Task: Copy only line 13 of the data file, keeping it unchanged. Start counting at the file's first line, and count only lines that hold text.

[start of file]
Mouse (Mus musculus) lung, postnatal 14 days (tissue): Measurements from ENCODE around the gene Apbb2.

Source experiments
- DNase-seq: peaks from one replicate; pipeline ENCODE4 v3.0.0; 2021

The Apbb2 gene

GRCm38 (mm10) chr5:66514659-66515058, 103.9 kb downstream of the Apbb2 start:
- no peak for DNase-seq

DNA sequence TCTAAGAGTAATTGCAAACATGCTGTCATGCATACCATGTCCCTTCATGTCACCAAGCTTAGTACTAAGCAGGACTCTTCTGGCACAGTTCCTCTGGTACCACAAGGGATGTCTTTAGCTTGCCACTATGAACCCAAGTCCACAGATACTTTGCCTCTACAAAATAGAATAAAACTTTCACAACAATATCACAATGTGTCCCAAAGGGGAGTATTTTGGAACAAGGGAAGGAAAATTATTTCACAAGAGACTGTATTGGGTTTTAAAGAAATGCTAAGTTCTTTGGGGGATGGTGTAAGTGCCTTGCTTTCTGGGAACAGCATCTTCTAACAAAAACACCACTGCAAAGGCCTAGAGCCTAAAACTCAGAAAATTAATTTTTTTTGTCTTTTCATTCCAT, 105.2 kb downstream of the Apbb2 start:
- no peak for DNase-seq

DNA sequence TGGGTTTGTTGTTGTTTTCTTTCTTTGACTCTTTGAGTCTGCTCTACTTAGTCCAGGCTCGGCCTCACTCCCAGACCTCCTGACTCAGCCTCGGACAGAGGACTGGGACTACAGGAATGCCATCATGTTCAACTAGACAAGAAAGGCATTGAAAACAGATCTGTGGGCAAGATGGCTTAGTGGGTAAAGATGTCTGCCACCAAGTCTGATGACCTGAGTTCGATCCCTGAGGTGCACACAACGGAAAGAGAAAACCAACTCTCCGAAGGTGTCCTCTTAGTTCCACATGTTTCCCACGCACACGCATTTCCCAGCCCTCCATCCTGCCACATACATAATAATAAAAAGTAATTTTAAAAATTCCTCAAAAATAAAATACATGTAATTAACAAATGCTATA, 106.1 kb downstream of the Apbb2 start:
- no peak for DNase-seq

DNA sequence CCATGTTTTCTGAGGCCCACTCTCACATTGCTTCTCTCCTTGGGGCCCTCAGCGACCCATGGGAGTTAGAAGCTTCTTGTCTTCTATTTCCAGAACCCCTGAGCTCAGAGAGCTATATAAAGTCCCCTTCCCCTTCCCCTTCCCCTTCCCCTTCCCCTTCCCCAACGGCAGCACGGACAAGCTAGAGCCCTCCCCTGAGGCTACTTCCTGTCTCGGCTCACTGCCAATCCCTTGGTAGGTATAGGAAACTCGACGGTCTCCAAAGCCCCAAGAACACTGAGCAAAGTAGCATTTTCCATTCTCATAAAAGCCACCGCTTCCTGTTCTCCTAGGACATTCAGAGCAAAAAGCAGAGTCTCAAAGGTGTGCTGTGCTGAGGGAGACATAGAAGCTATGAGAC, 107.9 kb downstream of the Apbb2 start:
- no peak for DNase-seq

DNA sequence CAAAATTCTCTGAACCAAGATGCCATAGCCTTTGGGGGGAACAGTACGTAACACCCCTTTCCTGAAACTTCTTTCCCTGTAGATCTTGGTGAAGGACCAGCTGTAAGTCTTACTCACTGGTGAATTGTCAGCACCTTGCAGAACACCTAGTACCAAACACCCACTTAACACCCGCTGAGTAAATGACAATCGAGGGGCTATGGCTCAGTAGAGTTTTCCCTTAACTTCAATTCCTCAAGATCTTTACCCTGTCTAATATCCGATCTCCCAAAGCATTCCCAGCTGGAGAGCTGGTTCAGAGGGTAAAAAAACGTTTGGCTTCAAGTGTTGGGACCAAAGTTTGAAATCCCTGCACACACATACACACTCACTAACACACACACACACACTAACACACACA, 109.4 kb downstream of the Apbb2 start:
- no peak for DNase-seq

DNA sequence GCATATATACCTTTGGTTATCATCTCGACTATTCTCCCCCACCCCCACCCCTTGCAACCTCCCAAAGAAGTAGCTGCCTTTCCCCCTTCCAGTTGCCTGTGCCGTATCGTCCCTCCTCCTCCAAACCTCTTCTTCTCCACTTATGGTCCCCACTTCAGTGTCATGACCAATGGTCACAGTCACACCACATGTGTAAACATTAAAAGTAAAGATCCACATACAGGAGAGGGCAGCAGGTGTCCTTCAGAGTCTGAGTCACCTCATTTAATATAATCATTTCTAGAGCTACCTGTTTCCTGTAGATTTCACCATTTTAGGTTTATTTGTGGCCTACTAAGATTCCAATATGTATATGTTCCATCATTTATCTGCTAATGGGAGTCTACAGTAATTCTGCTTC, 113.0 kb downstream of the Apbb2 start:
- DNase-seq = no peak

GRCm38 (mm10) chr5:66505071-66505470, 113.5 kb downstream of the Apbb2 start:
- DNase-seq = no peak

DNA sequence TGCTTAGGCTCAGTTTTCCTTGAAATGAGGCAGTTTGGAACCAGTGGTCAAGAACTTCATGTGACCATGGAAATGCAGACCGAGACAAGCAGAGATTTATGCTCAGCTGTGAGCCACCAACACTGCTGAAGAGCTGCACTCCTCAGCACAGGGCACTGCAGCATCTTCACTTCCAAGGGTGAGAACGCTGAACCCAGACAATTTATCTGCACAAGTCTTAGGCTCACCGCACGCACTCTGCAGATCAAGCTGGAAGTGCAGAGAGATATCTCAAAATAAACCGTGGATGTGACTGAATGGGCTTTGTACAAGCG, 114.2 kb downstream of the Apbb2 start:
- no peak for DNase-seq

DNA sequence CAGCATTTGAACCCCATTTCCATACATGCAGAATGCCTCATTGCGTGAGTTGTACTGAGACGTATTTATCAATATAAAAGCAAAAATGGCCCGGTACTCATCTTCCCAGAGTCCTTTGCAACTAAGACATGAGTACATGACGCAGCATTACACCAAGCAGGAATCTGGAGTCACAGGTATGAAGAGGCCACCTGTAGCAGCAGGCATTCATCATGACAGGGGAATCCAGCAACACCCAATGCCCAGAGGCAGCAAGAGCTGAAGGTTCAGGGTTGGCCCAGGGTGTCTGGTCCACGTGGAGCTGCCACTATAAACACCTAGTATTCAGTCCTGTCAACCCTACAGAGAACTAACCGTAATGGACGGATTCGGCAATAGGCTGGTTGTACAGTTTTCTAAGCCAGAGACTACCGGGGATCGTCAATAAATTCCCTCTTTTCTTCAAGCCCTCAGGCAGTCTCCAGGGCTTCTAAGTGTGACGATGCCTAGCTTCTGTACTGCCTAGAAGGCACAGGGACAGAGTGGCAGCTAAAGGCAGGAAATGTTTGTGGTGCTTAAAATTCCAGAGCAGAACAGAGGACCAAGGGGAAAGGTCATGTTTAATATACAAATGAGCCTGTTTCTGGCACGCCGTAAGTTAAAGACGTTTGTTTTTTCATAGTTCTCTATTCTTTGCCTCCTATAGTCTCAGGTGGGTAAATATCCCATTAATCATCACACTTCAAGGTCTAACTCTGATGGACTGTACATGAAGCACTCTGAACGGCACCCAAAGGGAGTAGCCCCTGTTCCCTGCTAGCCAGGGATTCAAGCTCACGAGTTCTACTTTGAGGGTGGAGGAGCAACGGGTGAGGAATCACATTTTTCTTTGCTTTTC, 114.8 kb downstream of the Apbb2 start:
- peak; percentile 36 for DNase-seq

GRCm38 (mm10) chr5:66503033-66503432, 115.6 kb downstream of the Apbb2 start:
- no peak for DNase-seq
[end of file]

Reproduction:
DNA sequence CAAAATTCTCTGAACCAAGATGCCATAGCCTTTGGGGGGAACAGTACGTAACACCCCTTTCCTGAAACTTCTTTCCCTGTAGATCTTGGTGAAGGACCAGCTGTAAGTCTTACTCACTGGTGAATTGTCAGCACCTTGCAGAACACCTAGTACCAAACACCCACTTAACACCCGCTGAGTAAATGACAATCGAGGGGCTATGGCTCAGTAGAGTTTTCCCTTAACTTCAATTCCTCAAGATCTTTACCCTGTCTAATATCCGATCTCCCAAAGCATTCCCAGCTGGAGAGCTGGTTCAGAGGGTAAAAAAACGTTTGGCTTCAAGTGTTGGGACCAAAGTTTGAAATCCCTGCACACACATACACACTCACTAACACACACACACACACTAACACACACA, 109.4 kb downstream of the Apbb2 start: